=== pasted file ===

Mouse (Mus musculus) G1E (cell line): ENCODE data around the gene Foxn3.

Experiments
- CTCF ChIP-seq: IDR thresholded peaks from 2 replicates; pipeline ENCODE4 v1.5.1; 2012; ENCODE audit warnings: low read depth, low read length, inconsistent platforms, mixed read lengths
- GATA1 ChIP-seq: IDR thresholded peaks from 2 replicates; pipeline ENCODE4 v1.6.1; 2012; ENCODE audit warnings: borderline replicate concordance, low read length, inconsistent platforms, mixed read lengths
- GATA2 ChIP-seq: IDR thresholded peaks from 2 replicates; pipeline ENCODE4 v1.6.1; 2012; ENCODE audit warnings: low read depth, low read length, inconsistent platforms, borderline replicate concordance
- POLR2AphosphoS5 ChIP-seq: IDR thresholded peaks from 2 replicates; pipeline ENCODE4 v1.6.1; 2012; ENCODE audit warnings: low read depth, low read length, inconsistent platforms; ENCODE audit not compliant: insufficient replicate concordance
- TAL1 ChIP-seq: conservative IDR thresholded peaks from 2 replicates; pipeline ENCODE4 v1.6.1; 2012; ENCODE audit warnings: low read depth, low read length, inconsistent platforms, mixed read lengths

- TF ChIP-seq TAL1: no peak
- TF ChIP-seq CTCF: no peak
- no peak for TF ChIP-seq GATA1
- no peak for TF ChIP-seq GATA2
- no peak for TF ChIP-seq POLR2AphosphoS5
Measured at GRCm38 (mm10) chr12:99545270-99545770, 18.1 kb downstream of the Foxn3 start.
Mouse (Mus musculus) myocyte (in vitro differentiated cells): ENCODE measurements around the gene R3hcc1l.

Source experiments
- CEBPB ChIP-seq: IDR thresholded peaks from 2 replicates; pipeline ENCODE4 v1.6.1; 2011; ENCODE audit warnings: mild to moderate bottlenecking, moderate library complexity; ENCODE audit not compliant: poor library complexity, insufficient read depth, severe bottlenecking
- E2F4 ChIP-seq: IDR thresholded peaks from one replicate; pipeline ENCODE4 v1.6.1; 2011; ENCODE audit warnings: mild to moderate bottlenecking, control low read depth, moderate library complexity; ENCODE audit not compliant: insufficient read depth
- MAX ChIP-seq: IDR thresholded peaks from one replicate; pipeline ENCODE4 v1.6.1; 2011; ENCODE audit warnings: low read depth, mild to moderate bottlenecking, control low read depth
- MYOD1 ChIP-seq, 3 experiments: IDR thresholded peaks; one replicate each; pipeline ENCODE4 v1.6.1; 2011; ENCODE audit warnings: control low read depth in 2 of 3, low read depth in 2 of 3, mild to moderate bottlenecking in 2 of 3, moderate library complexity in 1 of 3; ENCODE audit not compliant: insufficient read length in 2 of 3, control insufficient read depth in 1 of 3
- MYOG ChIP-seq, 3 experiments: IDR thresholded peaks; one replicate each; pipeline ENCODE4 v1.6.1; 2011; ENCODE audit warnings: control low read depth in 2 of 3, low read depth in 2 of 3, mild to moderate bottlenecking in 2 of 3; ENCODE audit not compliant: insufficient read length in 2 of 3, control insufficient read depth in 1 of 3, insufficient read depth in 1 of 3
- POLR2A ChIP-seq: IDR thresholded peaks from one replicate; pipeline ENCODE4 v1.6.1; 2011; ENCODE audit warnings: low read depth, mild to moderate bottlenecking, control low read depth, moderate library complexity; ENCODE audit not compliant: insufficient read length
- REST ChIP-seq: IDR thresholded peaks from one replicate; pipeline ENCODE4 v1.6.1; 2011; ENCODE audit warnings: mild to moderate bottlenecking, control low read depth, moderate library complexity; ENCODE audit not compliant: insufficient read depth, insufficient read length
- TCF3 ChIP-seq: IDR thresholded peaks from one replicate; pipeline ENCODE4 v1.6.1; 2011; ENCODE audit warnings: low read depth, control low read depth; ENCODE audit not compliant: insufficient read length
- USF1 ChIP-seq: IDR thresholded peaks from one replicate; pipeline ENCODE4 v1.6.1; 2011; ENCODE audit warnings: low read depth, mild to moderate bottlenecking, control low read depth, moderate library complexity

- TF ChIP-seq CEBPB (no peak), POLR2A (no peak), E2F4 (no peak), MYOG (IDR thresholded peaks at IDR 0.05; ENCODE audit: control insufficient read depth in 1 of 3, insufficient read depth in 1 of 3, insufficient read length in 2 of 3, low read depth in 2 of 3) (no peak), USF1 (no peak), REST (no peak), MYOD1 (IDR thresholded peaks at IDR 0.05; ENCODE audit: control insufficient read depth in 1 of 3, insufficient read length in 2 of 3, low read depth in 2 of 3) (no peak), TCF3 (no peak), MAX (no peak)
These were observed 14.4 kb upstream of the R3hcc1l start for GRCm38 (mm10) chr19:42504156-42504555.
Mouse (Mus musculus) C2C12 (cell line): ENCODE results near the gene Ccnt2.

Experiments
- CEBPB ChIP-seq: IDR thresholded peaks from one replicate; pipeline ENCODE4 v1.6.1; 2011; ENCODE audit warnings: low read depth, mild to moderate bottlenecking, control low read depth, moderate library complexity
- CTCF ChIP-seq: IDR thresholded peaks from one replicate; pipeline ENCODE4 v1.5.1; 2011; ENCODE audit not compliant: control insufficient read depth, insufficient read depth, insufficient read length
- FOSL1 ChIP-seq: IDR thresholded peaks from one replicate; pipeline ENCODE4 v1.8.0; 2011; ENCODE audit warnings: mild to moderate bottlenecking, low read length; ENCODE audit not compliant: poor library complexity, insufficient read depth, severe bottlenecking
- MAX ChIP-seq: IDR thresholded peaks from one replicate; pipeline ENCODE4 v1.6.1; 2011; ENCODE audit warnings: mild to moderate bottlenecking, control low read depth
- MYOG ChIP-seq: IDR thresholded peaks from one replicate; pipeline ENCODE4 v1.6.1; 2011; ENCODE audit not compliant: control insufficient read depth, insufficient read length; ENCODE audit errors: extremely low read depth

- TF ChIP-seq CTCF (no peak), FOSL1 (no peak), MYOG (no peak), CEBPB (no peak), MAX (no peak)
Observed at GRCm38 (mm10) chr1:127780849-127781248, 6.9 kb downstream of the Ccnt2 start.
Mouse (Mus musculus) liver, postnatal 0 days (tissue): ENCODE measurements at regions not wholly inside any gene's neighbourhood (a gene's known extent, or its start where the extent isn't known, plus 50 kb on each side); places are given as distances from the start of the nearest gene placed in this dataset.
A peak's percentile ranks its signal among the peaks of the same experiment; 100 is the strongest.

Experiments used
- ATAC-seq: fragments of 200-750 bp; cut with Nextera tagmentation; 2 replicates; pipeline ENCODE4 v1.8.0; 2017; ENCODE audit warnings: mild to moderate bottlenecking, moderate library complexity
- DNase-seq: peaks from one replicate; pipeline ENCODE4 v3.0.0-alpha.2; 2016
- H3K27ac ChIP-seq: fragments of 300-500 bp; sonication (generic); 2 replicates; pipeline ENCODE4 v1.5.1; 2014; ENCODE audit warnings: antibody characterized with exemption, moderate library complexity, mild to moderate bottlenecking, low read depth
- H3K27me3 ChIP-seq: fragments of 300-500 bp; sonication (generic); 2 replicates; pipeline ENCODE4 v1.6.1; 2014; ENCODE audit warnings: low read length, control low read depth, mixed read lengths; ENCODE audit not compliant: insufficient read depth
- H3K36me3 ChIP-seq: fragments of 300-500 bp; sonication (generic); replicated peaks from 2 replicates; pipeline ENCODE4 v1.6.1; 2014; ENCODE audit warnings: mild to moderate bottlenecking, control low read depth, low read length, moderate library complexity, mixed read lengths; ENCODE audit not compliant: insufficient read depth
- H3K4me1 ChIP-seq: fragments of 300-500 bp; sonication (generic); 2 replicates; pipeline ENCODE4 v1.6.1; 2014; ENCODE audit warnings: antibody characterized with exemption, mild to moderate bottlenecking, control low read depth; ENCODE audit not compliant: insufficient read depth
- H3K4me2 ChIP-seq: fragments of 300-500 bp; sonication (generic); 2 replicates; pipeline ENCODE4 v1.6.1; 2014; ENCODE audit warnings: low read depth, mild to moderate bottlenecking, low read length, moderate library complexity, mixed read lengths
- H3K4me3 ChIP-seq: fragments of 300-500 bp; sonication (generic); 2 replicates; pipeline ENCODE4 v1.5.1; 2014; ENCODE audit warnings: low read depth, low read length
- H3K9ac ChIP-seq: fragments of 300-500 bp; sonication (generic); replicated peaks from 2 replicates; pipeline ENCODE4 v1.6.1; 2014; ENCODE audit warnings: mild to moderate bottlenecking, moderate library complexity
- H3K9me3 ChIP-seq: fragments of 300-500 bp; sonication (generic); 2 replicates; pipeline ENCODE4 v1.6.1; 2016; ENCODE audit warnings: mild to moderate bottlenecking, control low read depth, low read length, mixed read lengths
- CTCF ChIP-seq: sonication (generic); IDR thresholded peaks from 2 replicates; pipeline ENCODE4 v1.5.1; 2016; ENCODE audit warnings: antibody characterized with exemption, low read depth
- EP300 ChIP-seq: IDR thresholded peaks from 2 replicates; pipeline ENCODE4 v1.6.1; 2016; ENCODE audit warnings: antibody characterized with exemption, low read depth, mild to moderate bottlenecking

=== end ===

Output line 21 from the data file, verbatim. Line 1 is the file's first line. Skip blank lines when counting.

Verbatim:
- POLR2A ChIP-seq: IDR thresholded peaks from one replicate; pipeline ENCODE4 v1.6.1; 2011; ENCODE audit warnings: low read depth, mild to moderate bottlenecking, control low read depth, moderate library complexity; ENCODE audit not compliant: insufficient read length